Halloween is one of those activities that North American households participate in annually without giving much consideration to its origin. I have seen even Christians participate in this annual event. But, how did it start and, what do some of the symbols and practices really mean? This blog post will provide a brief insight into the genesis of Halloween.
Halloween (also known as All Hallows' Eve) celebration can be traced to an ancient European tradition in an area now known as Ireland, the United Kingdom and northern France. The area was occupied by a group of people known as Celtics. One of their traditions is celebrating a harvest festival known as Samhain (pronounced sow-in) which marked the beginning of their New Year on November 1. The night before (Samhain); October 31, the Celtics believed that ghosts of the dead returned to the earth. According to The World Book Encyclopedia, “The Celts believed that the dead could walk among the living at this time [and] the living could visit with the dead.” Because of the presence of these spirits, Celtic priests (Druids) would prophecy about the future. These prophecies were an important source of comfort and direction during the long, dark winter.
To commemorate the event, Druids built huge sacred bonfires, which people gather around to burn crops and animals as sacrifices to the Celtic gods. During the celebration, the Celts wore costumes, typically consisting of animal heads and skins, and would involve Fortune telling (http://www.history.com/topics/halloween/history-of-halloween).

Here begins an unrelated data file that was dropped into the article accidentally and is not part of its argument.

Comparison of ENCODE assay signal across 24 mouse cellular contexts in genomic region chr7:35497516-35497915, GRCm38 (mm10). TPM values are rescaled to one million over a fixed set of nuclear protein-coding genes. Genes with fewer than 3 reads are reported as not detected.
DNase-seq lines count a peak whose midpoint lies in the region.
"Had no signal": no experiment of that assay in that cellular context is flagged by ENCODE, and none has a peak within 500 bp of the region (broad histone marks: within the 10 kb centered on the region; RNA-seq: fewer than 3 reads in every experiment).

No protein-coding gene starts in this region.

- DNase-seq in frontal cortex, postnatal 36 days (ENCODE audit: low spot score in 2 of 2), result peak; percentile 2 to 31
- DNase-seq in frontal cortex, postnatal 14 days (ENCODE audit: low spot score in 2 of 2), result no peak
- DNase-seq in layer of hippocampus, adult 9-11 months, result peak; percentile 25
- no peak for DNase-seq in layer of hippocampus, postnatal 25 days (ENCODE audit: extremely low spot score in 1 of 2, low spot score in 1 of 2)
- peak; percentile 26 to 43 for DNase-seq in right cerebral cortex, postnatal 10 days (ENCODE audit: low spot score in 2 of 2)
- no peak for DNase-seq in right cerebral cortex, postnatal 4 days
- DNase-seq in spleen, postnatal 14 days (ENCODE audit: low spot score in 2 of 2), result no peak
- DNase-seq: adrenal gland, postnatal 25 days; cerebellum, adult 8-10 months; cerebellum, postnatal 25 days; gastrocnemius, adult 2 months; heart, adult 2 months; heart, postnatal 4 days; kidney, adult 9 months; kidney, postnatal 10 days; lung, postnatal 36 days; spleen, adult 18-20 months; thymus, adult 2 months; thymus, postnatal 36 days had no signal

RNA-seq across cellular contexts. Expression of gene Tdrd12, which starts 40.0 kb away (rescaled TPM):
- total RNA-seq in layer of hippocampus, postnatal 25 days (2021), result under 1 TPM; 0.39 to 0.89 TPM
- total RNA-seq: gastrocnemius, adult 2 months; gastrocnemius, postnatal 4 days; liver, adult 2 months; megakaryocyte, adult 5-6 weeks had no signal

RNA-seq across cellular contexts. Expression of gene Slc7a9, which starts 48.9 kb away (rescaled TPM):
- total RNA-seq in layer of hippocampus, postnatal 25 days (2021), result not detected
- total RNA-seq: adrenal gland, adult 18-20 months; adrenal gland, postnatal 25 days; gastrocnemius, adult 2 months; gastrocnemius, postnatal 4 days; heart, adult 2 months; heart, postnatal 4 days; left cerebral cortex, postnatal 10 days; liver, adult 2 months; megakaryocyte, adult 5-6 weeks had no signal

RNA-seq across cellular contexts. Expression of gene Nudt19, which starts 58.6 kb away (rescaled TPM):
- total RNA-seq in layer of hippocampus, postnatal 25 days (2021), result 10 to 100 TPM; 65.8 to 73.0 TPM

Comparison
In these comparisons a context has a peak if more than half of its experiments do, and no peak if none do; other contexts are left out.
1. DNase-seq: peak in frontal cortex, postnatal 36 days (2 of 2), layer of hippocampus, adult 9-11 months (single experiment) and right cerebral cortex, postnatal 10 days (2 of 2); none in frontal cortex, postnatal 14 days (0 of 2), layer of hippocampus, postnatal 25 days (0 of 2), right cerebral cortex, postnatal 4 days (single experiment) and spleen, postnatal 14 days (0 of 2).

Historical documentation indicates that when the Romans conquered the Celts' territory, they combined their own holidays (All Saints Day) with Samhain. When Christianity (Catholicism) spread in the 800s, Pope Boniface IV designated Nov. 1 as All Saints' Day, a day to honor saints and martyrs.
The Halloween costumes bears a resemblance to those worn by Celts wore devilish (ghoulish) costumes to trick the roaming spirits of the dead to mistake them as one of the wandering spirits and leave them alone. Others gave gifts of small sweet treats to the spirits to appease them. In ancient Europe, the Catholic clergy adopted local pagan customs and had their parishioners go from house to house wearing costumes and requesting small gifts: today’s version of trick-or treat (Retrieved from https://www.jw.org/en/bible-teachings/questions/origin-of-halloween/).
The Bible forbids mingling devil worshipping or pagan religious practices with the worship of God. 2 Corinthians 6:17 (KJV) “Wherefore come out from among them, and be ye separate, saith the Lord, and touch not the uncleanthing; and I will receive you.” See also Deuteronomy 18: 10 – 12; 1 Corinthians. 10: 20-21 and Colossians. 2: 8 “
Christians should NEVER participate in Halloween activities, neither should their members of their household!